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Happy Hour of the Damned Paperback – March 1, 2008
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Top Customer Reviews
Happy Hour of the Damned follows ad exec Amanda Feral as she adjusts to life as one of the living dead, following an unfortunate slip in a parking lot. Amanda's a sassy, no-nonsense heroine with a taste for both quality fashion and human flesh. Her friends, vampire Gil and zombie Wendy, are fantastic, and the trio provides non-stop wit and banter as they unravel the mystery of what's happened to a missing friend.
Mark's easy writing style captures Amanda's voice perfectly and makes this urban fantasy book hard to put down. If you like your humor a little dark and twisted, you've come to the right place--and you'll never look at Starbucks the same way again.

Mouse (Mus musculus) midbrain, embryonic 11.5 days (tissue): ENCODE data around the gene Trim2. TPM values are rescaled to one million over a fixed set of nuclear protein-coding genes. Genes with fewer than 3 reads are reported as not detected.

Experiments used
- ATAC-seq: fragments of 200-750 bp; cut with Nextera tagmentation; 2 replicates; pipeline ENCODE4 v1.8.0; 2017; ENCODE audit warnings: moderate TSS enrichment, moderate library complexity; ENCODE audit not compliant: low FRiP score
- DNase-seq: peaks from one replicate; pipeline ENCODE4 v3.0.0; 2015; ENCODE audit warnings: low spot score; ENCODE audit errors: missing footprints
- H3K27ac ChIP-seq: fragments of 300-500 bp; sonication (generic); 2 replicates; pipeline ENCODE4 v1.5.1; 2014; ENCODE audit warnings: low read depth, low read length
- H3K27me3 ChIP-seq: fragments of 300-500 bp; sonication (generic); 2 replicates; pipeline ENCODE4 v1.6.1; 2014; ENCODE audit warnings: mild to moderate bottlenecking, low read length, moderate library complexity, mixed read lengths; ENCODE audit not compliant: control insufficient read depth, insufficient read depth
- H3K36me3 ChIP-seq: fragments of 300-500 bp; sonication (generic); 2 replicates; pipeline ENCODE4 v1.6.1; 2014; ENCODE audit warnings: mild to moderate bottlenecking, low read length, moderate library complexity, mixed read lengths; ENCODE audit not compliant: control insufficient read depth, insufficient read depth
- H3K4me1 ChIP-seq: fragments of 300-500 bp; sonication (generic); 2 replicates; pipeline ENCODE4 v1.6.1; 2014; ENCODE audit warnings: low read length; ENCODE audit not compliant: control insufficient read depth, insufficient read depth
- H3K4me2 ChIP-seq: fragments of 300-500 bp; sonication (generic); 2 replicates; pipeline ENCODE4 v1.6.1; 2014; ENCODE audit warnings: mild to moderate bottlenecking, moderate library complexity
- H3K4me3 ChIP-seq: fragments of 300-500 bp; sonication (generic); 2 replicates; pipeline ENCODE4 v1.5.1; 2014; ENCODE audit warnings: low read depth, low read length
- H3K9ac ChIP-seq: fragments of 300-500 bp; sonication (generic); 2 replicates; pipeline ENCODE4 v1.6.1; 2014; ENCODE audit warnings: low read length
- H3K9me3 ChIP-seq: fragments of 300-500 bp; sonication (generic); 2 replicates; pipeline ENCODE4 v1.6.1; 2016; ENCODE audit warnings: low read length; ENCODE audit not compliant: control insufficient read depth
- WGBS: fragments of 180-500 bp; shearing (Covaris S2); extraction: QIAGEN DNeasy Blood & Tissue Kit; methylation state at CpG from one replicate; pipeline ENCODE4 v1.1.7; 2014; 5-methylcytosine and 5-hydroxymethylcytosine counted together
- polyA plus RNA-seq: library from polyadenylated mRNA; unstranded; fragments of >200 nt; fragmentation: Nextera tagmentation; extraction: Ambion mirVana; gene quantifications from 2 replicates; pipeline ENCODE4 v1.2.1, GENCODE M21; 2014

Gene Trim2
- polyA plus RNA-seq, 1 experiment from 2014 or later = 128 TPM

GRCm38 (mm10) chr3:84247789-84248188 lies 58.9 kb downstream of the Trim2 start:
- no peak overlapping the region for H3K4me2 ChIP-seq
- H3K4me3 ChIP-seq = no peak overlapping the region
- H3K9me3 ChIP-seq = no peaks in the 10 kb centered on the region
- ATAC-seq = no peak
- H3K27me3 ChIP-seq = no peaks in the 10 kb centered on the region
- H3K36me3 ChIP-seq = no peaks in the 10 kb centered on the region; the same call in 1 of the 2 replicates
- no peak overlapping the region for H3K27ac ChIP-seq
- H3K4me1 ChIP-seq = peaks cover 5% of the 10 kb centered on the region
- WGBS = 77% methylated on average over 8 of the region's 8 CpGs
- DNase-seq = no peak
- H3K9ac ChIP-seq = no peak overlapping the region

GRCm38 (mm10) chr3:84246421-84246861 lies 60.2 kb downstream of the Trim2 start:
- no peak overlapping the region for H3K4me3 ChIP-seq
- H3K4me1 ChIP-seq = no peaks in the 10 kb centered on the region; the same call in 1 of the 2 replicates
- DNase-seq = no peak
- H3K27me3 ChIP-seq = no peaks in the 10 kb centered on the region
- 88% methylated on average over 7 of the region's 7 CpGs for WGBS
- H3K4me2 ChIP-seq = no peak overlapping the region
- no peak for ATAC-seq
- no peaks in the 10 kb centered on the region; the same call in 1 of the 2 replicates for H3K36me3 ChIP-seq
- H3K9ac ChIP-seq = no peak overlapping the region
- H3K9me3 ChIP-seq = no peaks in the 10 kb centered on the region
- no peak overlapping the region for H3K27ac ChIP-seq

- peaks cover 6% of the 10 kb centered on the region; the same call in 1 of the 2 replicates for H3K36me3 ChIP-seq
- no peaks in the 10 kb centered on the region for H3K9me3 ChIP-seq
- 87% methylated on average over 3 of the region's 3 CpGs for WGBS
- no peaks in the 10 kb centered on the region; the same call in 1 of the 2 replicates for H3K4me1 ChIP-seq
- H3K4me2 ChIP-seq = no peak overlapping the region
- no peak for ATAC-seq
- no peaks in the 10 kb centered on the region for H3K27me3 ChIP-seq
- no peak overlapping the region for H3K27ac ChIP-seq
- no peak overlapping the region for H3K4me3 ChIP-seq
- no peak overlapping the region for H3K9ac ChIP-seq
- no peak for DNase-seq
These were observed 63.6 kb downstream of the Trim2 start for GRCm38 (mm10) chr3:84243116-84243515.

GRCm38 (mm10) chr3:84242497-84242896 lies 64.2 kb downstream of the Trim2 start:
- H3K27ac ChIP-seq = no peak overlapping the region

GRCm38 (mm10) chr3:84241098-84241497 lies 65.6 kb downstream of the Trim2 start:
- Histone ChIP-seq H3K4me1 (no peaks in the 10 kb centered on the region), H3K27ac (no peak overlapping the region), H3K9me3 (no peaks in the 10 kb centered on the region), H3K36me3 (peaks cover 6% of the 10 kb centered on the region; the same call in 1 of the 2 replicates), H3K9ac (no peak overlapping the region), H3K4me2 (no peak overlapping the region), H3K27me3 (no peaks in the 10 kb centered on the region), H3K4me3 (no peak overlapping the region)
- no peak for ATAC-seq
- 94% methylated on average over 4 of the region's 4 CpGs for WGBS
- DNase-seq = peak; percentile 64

"Gruesome, ghoulish and utterly groundbreaking. Mark Henry is daring and scathingly funny." --Jackie Kessler
I really, really enjoyed this book. It's dark and macabre, and seriously twisted -- which in my world makes it damn near perfect. Amanda isn't your average heroine. She's unapologetically biting -- both in her humor and her food choices -- and she's got a brutal fashion sense and a fine appreciation for booze. What makes the story really work for me is that Amanda is more than a well-dressed vehicle for a scathing one-liner: she changes over the course of the book. She grows, bless her dead little heart.
Like I said, the humor is dark. If EVIL DEAD is your thing, I bet you'll love this book.